AFTER the Springboks’ humiliation at the hands of Japan it may be that Scotland’s latest South African recruit is secretly relieved to have switched horses at exactly the right time, not that any of the Scottish journalists are brave enough to suggest such a thing to his face.
Strauss only qualified on “Super Sunday” as he dubbed it, just in the nick of time for this World Cup and he is set to make his international debut off the bench on tomorrow afternoon, although he insists that playing for Scotland was not the main reason for his move to Glasgow Warriors three years ago.
“Before I came to Glasgow I was aware of the [three-year residency] law but it wasn’t on the front of my mind,” says Struass in his distinctive basso profondo voice.
“Just performing at Glasgow was at the front of my mind. But I had seen other players do it before me, but you never expect it and it’s never an easy ride. You don’t get into any team without hard work. Obviously I had a great deal of pride when I got the call, a bit of relief as well, because the pre-season was really tough and you want to get something for all the hard work you’ve put in. A lot of pride in making it. I think anyone who plays the sport, growing up from a young boy, the dream is to play on the biggest stage. I haven’t achieved [that] yet, but putting yourself close to achieving it was a great feeling.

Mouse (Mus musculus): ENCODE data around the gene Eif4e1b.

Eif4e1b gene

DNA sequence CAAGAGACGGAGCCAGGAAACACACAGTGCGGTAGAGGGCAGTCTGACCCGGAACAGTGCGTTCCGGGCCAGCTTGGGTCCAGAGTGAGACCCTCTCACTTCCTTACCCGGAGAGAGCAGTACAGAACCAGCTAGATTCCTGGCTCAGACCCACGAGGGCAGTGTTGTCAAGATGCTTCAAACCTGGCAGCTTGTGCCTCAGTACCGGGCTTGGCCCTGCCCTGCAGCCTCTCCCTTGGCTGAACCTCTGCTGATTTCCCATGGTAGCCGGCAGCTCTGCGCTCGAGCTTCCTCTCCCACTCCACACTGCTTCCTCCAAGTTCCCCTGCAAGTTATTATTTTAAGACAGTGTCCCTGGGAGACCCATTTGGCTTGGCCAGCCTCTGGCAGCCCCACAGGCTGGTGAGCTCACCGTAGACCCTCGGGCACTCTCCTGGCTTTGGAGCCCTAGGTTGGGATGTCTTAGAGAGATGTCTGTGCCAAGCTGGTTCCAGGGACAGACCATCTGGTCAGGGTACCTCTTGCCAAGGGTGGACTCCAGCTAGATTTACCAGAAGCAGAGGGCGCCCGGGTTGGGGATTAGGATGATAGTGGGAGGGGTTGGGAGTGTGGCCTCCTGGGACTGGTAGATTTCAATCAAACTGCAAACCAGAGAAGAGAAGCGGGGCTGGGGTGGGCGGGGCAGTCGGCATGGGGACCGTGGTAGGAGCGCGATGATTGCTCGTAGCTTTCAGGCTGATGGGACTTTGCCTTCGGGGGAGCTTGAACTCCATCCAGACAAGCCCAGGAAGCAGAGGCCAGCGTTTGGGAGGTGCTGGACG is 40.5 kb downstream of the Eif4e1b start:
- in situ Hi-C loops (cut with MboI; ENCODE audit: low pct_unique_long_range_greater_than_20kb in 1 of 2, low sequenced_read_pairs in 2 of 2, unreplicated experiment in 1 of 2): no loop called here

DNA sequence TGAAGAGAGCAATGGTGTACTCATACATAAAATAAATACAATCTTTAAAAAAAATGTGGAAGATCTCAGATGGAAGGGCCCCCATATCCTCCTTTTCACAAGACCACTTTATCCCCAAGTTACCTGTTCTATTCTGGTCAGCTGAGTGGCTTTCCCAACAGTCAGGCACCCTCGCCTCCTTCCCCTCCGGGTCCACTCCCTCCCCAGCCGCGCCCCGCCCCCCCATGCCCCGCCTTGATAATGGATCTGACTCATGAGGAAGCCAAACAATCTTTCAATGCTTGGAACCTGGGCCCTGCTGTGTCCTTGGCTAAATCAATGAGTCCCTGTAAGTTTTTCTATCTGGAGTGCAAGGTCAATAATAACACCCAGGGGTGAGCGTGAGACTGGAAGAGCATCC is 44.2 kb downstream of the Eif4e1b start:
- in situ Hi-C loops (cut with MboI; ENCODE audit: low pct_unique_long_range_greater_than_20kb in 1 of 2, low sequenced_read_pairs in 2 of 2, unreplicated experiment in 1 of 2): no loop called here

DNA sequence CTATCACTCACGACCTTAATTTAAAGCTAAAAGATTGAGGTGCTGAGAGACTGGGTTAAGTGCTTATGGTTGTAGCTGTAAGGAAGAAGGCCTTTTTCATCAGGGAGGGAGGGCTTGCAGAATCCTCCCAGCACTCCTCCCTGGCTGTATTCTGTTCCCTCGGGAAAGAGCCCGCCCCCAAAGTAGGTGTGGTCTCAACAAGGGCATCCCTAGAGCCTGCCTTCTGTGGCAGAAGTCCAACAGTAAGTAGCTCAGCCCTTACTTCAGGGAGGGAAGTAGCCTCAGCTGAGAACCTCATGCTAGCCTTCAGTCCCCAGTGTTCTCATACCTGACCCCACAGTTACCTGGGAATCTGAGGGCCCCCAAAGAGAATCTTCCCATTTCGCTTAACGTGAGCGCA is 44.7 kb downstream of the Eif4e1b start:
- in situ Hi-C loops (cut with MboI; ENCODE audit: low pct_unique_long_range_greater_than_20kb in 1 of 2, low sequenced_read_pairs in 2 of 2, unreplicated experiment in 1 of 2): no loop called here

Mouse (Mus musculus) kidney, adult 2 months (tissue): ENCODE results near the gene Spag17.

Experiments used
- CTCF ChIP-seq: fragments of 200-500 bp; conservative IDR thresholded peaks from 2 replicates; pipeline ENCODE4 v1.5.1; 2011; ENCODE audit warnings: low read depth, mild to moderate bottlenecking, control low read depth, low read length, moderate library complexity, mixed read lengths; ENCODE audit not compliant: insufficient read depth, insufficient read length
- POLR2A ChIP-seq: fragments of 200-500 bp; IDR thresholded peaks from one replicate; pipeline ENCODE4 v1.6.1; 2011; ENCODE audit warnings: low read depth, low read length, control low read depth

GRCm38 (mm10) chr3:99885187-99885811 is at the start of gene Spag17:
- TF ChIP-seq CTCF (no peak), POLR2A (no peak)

“You get a few texts of congratulations. I spoke to my mum and my wife about it. It’s like anything you achieve. Getting on the pitch on Wednesday, if hopefully that does happen, that’ll be the big one for me, so I don’t want to have too many distractions going into the game. I just want to be focused and prepared like any other game and do as best I can.”
It has been a long time coming. While the remainder of the Scotland squad were playing four warm-up matches, the unqualified South African was turning out for Glasgow while still trying to train with the national squad, which left him sitting uncomfortably between two stools.
“It’s been tough,” he said. “Going into camp I knew what the script was. I got a bit of game time for Glasgow, I played against Canada and the Scarlets, you’ve got to get fit but it was tough. It did feel a bit up and down, because you’re in between the two teams.”
Strauss paid tribute to those who had helped him on his journey to the biggest stage, including his Glasgow coach, Gregor Townsend, Al Kellock, his mother, who hadn’t missed a match until he moved to Glasgow, and his big brother “for beating me up playing rugby in the living room”, which can only have helped.
He joins his fellow South African import WP Nel and the Dutchman Tim Visser as three foreigners in the Scotland squad who have taken advantage of World Rugby’s ruling that allows players to qualify after just three years of residency in a country.
While Strauss might have been favourite to start against Japan a few weeks ago, he is named amongst the substitutes after Edinburgh No 8 David Denton put in two barnstorming performances in the build-up to this World Cup. Strauss is sure to make a suitable impact off the bench.